Former FBI agent weighs in on hunt for apparent Stockton serial killer
"This strikes me as a guy that's going to keep going until he gets caught."
Police are on the lookout for the person responsible for six murders so far in Stockton, California.
Police released only a few details about the string of murders and when they happened: a 35-year-old man fatally shot at 12:31 a.m. on July 8; a 43-year-old man fatally shot at 9:49 p.m. on Aug. 11; a 21-year-old man fatally shot at 6:41 a.m. on Aug. 30; a 52-year-old man fatally shot at 4:27 a.m. on Sept. 21; and a 54-year-old man fatally shot at 1:53 a.m. on Sept. 27.
Another shooting, of a 46-year-old Black woman at Park Street and Union Street in Stockton at 3:20 a.m. on April 16, 2021, was also linked to the investigation, police said. The woman survived her injuries in that shooting, they said.
Police said late Monday that another homicide investigation had been linked to the case: The shooting death of a 40-year-old Hispanic man in Oakland, California, at 4:18 a.m. on April 10, 2021.
Former FBI agent and ABC News contributor Brad Garrett spoke with ABC News Live's Linsey Davis Monday about the cases and his perspective on the ongoing investigation.
ABC NEWS LIVE: Police say that they have physical evidence linking the five killings. Can you give us an example of what might constitute as physical evidence?
BRAD GARRETT: Probably ballistics, which is going to be my guess, because, Linsey, every [case] has been described as people being shot in the back, which would suggest the shooter is not having any physical contact with the victims. So it's not uncommon for serial killers to continue to use the same weapon. So have they ballistically linked the five of them? Perhaps.
ABC NEWS LIVE: Perhaps all of the victims are men, four of them Hispanic, who were all alone and ambushed late at night or in the early morning, just as choice of victims or methods reveal a certain suspect profile or anything about the killer's personality, that that might help track them down.
GARRETT: I'm not sure about that yet. If you look at the locations, they're all in general proximity, not necessarily in the same neighborhoods. This strikes me as an opportunity serial killer. In other words, he's walking around looking for victims. Is he looking for Hispanic males? We don't know that.
The key is with each homicide, can they pull up additional CCTV? Are they going to get lucky and find a witness who sees him get into a car? I can tell you they're really searching the cameras, I suspect, in Stockton to see if they can track him once he leaves the scene, all those little pieces of information. But the absolute thing that will get him caught is him continuing to kill people because he's going to continue to leave clues, which is almost textbook.
ABC NEWS LIVE: If we look at the timetable here, you had more than a month between the first and second killings, but then the fourth and fifth were just six days apart. Does it seem, based on that, that he could be escalating?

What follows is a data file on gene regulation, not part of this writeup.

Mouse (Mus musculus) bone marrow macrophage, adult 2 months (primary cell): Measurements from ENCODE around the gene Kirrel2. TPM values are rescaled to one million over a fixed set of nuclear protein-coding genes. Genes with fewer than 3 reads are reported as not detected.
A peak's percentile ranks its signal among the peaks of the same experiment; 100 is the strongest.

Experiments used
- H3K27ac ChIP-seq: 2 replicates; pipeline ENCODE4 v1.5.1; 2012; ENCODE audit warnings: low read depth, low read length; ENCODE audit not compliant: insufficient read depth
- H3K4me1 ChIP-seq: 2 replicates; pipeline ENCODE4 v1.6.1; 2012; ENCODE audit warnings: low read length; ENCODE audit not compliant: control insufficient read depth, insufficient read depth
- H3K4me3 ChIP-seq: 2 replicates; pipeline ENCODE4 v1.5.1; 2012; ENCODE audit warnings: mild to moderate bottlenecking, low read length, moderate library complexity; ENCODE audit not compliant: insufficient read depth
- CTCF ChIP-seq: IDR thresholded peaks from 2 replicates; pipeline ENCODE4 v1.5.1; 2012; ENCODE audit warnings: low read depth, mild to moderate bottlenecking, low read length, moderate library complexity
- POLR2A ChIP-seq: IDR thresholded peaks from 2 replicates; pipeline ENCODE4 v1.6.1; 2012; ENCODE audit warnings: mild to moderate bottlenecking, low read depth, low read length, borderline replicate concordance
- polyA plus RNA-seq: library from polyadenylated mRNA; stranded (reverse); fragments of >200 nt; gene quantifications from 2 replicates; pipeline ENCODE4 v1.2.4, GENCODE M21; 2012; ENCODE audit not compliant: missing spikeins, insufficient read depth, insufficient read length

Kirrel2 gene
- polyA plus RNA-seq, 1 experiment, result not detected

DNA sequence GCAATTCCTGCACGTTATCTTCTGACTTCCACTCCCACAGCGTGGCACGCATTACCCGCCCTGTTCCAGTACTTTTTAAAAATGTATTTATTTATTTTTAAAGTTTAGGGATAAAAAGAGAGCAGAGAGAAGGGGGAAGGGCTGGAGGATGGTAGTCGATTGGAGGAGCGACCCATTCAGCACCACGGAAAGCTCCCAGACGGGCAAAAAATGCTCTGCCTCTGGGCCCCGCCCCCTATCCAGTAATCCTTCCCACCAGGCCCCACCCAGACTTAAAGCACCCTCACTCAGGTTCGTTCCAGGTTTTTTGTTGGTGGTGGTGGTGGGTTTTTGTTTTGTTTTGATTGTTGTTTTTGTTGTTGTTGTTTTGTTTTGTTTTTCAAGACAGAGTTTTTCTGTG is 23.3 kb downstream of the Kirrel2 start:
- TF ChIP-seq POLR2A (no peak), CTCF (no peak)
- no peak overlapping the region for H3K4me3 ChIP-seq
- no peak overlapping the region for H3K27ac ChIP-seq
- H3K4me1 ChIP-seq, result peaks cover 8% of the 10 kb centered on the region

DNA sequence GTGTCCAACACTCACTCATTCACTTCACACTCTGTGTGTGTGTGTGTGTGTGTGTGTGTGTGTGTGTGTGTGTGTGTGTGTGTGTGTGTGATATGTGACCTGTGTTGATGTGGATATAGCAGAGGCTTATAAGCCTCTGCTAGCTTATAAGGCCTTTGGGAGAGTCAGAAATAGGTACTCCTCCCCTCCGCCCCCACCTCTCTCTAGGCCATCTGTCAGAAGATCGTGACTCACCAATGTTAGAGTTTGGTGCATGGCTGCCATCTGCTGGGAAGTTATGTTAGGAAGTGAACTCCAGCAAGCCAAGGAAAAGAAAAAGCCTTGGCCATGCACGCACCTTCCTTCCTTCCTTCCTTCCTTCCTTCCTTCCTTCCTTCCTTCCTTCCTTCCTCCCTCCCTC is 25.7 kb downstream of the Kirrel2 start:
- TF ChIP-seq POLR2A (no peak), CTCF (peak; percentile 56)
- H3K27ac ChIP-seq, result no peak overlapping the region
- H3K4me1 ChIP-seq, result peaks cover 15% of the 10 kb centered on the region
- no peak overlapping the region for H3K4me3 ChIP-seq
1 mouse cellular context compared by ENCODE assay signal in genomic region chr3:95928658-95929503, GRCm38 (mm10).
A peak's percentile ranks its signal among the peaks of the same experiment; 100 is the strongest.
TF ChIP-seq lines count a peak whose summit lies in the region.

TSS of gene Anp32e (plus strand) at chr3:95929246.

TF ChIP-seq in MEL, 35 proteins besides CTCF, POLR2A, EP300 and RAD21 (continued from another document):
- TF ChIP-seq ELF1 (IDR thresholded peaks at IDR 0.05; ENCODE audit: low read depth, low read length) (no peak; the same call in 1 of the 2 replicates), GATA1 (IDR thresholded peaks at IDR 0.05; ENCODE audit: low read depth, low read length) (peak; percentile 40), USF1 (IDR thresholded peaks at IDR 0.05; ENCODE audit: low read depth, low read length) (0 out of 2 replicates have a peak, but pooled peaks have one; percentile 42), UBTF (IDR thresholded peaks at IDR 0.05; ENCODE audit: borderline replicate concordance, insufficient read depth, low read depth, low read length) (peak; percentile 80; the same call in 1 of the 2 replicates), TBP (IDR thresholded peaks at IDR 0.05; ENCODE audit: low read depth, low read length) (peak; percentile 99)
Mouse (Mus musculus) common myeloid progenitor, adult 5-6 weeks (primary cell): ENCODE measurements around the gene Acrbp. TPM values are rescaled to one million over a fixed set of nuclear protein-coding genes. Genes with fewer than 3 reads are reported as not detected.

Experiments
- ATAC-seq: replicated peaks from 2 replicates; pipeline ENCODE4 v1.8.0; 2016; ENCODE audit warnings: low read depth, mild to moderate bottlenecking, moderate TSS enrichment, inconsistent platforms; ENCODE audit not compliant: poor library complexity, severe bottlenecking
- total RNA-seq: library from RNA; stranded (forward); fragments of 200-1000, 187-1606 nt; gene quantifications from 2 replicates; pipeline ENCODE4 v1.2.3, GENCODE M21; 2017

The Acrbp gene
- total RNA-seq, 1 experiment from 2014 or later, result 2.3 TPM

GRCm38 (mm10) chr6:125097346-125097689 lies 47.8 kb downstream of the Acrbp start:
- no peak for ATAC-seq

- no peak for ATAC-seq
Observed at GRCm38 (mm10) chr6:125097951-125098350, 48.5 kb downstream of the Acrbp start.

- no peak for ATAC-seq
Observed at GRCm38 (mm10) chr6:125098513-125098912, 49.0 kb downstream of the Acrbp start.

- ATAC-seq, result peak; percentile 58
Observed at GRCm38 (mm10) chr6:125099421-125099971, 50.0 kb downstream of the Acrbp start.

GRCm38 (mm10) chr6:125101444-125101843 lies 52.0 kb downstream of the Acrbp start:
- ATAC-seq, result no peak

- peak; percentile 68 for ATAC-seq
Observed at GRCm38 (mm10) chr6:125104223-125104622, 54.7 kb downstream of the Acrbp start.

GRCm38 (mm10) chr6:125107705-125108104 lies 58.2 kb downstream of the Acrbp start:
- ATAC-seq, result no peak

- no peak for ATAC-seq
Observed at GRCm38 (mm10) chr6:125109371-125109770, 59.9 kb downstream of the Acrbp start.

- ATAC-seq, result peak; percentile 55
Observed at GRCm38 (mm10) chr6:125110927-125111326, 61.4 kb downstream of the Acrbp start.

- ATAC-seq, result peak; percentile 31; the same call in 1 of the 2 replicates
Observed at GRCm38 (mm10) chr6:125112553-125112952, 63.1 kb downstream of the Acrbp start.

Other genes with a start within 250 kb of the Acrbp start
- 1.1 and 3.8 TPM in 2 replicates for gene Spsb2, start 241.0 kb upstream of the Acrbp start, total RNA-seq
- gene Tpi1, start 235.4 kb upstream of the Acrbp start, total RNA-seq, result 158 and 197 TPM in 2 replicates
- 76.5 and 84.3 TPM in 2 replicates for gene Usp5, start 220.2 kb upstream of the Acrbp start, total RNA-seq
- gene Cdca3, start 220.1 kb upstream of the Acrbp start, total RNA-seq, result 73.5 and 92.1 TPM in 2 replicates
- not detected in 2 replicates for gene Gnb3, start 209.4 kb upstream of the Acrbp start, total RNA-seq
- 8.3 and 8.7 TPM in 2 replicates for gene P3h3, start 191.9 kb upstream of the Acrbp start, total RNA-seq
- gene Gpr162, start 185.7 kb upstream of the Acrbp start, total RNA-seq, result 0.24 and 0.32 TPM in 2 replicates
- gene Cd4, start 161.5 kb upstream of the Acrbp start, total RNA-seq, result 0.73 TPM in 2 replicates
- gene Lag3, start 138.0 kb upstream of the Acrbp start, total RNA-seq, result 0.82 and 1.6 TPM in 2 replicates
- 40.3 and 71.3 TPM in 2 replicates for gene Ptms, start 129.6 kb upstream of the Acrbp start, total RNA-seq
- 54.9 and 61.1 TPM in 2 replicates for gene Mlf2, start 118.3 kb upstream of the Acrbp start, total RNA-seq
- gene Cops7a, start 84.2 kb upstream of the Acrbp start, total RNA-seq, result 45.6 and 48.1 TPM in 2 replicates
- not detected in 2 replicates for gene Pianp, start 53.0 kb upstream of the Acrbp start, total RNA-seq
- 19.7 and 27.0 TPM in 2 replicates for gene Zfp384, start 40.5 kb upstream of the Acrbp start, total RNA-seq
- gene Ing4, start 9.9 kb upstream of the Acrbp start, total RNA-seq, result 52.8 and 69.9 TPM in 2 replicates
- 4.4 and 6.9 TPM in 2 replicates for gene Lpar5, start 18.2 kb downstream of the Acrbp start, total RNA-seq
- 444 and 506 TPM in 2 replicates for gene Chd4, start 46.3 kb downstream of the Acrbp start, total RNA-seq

GARRETT: Maybe or this may be an opportunity. Was he off from work? Does he work odd hours? Does he not even live or work in Stockton?
Again, all of these little pieces of information become much more relevant as you focus down on an individual. And hopefully, that's going to occur in short order because, I mean, it's just horrible. Five people dead. And this strikes me as a guy that's going to keep going until he gets caught.
ABC NEWS LIVE: And what is that? What strikes you? Is it just rare that somebody who is potentially a serial killer doesn't just stop after five?
GARRETT: You have to understand that they're driven by a compulsion of nothing else, a compulsion to kill people. Sometimes it's just the thrill. And after you kill the first person, presuming the person in July is the first person he's killed, then each one becomes easier. But the high that he gets from committing these crimes is what drives him. And so you will see eventually maybe him going to another victim. They might be close together. They might not be. But it's also somebody that I think has familiarity with Stockton because he's in various neighborhoods. He's probably either walking around, cruising around in a vehicle, or looking for lone individuals when it's dark. That way it gives him less resistance, less likelihood someone's going to see him, and that's really sort of his cover, it appears, with each one of these murders.
ABC NEWS: Is there something there that might something so small that might help crack a case like this?
GARRETT: Yes. For example, let's go back to ballistics. ATF, the Bureau of Alcohol, Tobacco and Firearms, have a ballistics data set. If this weapon was used in the past, there's a possibility they might be able to link it that way. It's just hard to say, but there are little clues like that. Or the guy makes a slip and he says something to someone. Maybe not admit what he's been doing, but it's just enough for that person to reach out to the police and say, there's something not right. You need to check this guy out.